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Tip Sheet for the week of Nov. 3, 2008

RELEASED: Nov. 3, 2008

Election Note
The Nov. 4 polling location for city of Eau Claire wards 20 and 24 will be in the Council Fire Room in Davies Center. Students living in the upper campus residence halls reside in Ward 20. Students living in the lower campus residence halls reside in Ward 24.

Story/Photo Idea
An Eau Claire elementary school participating in the federally funded Fresh Fruit and Vegetable Program will host a family night this week to help educate students and their families about healthy eating habits. The Lakeshore Elementary School healthy eating family fun night will run from 6:30-8 p.m. Thursday, Nov. 6, in the school's gym. The event will feature fresh fruit and vegetable tasting and demonstrations, information and resources that promote healthy eating among children and their families, and fruit and vegetable bingo. A second family event will be held Nov. 13 at Longfellow. The events were planned by Dr. Eric Jamelske, an associate professor of economics, and Dr. Lori Bica, associate professor of psychology and chair of the psychology department, who are part of a research team evaluating the success of the FFVP for the Wisconsin departments of Public Instruction and Health and Family Services. A number of community partners and UW-Eau Claire students will participate in the family night events. In 2002, the USDA created the FFVP to improve nutrition and help reduce the prevalence of childhood obesity. The FFVP provides funding for students from selected schools to receive a free fresh fruit or vegetable snack daily for an academic year. Researchers have found the program has increased student willingness to try new fruits and vegetables served in school, but they did not find it had a positive effect on students' willingness to try new fruits and vegetables at home or to choose fruits and vegetables as a snack. Researchers believe that if the program is to be successful, the effects must reach into the home. Lakeshore and Longfellow were selected to participate in the program because both are high-need schools, with at least 50 percent of their students qualifying for free or reduced-priced school meals. For details about the school events or research relating to the success of the FFVP, contact Jamelske at 715-836-3254 or jamelsem@uwec.edu, or Bica at 715-836-5524 or bicala@uwec.edu.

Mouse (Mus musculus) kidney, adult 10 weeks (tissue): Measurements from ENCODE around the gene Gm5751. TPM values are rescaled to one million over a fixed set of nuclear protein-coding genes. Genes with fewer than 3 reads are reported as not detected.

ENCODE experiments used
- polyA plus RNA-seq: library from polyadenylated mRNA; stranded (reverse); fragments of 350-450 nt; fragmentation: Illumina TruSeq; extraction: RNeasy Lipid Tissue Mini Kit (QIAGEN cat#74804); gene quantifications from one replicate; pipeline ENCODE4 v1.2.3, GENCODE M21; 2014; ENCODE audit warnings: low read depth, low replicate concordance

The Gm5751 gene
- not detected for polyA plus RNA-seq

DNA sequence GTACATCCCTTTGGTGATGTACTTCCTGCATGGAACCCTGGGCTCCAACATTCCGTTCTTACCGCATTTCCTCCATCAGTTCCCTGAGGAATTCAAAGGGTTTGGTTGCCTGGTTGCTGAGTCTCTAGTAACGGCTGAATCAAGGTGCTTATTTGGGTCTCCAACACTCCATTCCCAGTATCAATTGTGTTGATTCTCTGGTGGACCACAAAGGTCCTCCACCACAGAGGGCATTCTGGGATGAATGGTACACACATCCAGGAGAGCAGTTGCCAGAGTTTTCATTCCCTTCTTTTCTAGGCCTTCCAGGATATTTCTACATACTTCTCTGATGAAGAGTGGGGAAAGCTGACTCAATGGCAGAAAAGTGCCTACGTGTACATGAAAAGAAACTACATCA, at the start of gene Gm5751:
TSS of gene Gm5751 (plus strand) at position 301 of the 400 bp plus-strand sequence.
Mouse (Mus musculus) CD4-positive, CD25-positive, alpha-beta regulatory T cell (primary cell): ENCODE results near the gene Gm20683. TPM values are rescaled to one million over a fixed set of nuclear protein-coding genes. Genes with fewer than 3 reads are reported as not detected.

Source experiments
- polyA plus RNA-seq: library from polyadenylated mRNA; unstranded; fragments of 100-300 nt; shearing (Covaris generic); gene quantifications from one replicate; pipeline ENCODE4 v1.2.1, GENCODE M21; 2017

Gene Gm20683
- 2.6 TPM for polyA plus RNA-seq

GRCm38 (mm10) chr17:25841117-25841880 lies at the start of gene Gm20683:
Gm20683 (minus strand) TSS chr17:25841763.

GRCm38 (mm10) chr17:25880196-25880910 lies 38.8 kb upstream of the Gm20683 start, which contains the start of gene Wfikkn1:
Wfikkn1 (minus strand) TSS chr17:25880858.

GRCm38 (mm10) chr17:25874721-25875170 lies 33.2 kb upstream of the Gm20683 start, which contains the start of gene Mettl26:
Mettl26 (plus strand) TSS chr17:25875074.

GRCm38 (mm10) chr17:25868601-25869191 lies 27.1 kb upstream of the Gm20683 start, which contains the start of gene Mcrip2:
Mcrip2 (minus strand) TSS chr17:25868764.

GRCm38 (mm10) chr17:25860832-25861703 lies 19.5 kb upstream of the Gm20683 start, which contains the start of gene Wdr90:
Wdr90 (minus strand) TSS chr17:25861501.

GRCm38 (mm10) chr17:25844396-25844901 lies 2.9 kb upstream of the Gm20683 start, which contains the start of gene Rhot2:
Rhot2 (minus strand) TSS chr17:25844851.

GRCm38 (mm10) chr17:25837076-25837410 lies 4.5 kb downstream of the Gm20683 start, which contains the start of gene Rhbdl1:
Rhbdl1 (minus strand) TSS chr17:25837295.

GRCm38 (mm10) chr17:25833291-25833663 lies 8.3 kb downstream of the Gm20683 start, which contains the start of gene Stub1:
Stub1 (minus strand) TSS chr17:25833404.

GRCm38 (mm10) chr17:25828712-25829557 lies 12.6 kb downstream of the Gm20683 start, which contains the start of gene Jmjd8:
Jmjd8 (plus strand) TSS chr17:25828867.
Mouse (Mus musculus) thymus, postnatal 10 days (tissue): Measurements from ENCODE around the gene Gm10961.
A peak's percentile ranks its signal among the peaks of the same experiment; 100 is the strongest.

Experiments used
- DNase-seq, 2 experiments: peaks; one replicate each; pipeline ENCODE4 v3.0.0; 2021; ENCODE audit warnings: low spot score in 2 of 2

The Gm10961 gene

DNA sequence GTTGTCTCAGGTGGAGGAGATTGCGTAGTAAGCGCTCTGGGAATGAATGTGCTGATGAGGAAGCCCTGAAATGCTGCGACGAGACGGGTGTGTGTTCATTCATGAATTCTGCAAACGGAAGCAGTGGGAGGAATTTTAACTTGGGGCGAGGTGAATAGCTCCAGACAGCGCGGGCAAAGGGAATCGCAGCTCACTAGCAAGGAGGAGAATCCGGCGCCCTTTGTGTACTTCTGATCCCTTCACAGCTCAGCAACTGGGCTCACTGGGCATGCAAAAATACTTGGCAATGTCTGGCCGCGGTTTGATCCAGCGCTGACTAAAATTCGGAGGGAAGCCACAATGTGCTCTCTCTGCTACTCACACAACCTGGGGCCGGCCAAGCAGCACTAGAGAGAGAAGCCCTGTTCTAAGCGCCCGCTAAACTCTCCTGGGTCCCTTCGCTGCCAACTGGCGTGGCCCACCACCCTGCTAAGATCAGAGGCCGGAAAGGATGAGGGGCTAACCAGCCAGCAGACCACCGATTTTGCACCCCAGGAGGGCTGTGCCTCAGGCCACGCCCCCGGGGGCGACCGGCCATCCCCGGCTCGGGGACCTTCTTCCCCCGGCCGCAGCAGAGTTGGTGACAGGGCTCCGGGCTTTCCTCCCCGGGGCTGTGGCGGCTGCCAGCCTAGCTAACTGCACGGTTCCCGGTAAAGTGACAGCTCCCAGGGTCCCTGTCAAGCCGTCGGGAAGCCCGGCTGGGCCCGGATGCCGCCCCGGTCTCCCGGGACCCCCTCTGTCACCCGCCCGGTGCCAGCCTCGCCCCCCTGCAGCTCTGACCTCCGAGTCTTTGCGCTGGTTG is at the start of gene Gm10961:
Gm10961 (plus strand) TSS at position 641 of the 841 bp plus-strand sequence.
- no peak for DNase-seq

Story Idea
North Americans decide about candidates based on what the media say, not what the candidates themselves say, according to a study conducted at UW-Eau Claire and McGill University in Canada. Debates are obsolete in this age of multimedia punditry, spin and advertising, says Dr. Michael Dorsher, an assistant professor of communication and journalism and U.S.-Canadian Fulbright Scholar who led the research team. Researchers found respondents' view of who won each debate and whom they would support was not statistically significantly different whether they watched the debate live or learned about it from the media later, whether they watched it or listened to it without video, or whether they were U.S. or Canadian citizens. After the debates, less than 2 percent of the 324 respondents said it changed their mind about who to support. Some respondents participated in an experiment whereby one-quarter watched the telecast of the presidential debate in a lecture hall and recorded responses before hearing commentary; one-quarter did the same after listening to a presidential debate telecast without video; one-quarter watched the vice presidential debate in a lecture hall; and one-quarter listened to the vice presidential debate without video. As in 2004, there were no significant differences in how the audio-alone group judged the presidential debates. But there was a significant difference between the groups' responses to the vice presidential debate, with 24.3 percent of the telecast watchers saying Alaska Gov. Sarah Palin won but none of the audio-alone group saying she won. Dorsher coordinated the study as the 2008-09 Fulbright Visiting Chair in Health, Indigenous Populations, Media and Education at the McGill Institute for the Study of Canada. He will return to UW-Eau Claire in fall 2009. Researchers included UW-Eau Claire faculty Jack Kapfer, communication and journalism; Jan Larson, communication and journalism; Geoff Peterson, political science; and two McGill University faculty members. For details about the research, contact Michael Dorsher at mdorsher@uwec.edu.

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